Recently we’ve been trying the Pomodoro technique to help concentrate on focused projects without distraction. With the aid of a simple kitchen timer, it’s actually working pretty well for the kids’ homework. We might soon get the adults to try it too!
We first learned about this from my friend and start-up adviser Greg Head in this great 5-minute video from an event in Phoenix:
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Fiddler is an extremely useful tool for debugging any web traffic on Windows environments. From their website:
Fiddler is a Web Debugging Proxy which logs all HTTP(S) traffic between your computer and the Internet. Fiddler allows you to inspect all HTTP(S) traffic, set breakpoints, and “fiddle” with incoming or outgoing data. Fiddler includes a powerful event-based scripting subsystem, and can be extended using any .NET language.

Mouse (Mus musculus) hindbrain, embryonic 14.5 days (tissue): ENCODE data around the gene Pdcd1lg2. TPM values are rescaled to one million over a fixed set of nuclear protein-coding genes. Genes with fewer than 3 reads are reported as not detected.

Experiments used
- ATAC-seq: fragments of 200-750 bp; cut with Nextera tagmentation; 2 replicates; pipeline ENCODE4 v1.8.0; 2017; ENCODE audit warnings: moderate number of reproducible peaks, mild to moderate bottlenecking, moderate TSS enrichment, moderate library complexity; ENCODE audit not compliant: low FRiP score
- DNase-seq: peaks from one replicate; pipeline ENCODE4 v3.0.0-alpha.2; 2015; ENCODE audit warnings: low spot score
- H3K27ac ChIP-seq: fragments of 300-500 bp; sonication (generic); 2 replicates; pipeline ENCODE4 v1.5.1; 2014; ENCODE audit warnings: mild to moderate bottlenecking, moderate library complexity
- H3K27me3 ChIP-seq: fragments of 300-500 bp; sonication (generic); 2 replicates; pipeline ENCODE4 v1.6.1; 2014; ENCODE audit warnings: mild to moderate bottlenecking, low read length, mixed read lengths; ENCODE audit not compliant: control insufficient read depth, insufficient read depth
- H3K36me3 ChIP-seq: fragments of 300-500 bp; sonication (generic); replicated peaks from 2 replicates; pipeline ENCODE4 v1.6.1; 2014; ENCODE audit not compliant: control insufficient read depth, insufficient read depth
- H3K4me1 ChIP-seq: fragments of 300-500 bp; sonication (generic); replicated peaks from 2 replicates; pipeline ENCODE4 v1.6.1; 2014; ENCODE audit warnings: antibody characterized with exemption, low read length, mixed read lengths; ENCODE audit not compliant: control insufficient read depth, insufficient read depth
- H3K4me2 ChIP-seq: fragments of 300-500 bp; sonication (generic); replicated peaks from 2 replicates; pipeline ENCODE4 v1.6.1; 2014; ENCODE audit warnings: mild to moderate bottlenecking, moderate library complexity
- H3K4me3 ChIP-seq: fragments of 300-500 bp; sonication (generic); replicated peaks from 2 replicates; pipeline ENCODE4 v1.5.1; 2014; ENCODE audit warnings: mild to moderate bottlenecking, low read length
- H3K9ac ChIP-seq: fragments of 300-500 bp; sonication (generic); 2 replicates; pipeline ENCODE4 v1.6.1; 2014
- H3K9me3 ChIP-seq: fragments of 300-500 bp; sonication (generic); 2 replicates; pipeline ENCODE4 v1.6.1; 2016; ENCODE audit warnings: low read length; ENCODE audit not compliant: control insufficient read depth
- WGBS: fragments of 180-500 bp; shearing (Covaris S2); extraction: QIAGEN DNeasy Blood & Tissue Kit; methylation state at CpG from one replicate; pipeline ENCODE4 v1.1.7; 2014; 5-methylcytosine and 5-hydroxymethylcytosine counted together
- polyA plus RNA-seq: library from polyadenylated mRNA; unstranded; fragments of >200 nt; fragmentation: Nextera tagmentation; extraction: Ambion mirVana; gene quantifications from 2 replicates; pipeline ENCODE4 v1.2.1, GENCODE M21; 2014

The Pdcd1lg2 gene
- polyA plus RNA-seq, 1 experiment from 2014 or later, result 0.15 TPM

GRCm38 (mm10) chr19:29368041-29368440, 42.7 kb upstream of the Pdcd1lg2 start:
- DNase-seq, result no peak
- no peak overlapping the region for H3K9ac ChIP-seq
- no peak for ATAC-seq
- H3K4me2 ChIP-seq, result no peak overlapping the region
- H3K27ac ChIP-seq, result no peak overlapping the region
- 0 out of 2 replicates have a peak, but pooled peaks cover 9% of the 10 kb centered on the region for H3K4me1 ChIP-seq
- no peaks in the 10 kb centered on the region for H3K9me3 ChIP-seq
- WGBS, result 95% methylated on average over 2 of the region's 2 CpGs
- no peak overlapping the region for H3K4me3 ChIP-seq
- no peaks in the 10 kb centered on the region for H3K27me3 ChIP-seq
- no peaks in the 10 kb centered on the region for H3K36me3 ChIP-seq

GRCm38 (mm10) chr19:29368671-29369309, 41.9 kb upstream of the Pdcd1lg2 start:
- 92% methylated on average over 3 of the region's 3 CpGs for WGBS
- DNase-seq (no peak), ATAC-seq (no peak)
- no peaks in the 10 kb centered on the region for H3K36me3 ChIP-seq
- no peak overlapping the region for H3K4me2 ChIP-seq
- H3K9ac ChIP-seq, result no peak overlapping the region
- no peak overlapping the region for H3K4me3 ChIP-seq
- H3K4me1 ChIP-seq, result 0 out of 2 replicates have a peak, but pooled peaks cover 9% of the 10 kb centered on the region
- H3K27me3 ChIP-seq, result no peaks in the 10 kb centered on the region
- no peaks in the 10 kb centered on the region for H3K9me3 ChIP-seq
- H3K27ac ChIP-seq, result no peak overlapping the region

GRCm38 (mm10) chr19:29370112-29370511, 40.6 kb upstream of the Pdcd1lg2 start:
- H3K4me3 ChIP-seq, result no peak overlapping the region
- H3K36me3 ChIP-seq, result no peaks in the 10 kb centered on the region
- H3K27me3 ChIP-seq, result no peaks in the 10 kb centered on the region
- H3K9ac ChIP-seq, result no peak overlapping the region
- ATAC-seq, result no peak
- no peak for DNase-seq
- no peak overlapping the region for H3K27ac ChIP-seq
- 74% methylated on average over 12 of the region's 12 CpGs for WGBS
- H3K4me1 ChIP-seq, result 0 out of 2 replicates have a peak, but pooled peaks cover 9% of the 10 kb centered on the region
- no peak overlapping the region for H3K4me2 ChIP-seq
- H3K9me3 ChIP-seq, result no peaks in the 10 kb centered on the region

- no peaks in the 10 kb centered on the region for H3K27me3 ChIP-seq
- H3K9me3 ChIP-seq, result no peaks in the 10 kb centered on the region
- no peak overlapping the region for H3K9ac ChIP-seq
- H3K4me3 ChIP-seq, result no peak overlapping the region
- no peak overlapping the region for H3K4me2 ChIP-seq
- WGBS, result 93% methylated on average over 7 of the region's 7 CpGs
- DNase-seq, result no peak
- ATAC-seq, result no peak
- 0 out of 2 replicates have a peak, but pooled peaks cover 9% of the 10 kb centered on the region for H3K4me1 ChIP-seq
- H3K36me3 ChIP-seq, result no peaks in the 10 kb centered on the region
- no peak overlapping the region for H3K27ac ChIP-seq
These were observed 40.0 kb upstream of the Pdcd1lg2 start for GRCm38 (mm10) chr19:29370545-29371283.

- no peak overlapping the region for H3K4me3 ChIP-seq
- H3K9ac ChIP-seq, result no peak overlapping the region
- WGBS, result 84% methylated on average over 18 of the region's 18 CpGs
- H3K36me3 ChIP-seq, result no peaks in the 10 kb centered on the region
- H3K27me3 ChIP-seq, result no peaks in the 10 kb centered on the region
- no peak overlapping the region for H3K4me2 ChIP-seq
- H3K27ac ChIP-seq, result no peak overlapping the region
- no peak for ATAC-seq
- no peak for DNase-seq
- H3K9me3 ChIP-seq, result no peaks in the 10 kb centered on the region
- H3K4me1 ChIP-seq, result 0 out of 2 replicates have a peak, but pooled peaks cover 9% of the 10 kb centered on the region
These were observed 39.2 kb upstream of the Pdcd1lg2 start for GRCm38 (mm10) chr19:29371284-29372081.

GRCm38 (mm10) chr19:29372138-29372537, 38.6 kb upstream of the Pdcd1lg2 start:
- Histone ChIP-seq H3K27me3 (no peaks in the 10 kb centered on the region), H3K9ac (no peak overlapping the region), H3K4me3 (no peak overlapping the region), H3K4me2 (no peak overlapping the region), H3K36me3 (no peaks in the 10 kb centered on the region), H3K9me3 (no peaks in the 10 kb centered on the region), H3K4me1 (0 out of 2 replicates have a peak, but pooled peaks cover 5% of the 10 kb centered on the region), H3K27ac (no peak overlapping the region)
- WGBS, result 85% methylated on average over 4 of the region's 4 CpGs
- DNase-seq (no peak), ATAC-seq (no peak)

I originally used Fiddler back the early days with Internet Explorer, but have recently picked it up again for use with several different browsers. Although some browsers have more native capabilities now (like Firefox with FireBug), using Fiddler consistently makes it a bit easier to concentrate on the problem at hand rather than the tool itself. Fiddler can also handle and decode HTTPS traffic now.
Setting up Fiddler with different browsers is pretty straightforward:
Internet Explorer: No changes needed; when Fiddler is running it will automatically pick up all IE traffic
Google Chrome: Same as IE (automatic)
Apple Safari: Same as IE (automatic)
Opera: Same as IE (automatic), but may need to start Fiddler before Opera
Firefox: Change network options to use the HTTP proxy at address 127.0.0.1, port 8888; also see the Fiddler Firefox addon
Curl: Curl from the command line is very useful when testing webservices; to route through Fiddler, just include the proxy option like --proxy 127.0.0.1:8888
Other Apps: See the Configuring Clients help page for any other application which lets you configure a proxy
Mac/Linux: For cases where you need to debug on a different platform, you can still route traffic through Fiddler on a Windows system; after starting Fiddler, set up the application on Mac/Linux to use the proxy at windowshost:8888
For more background and “how-to” guides to get started with Fiddler, check out the Fiddler help page.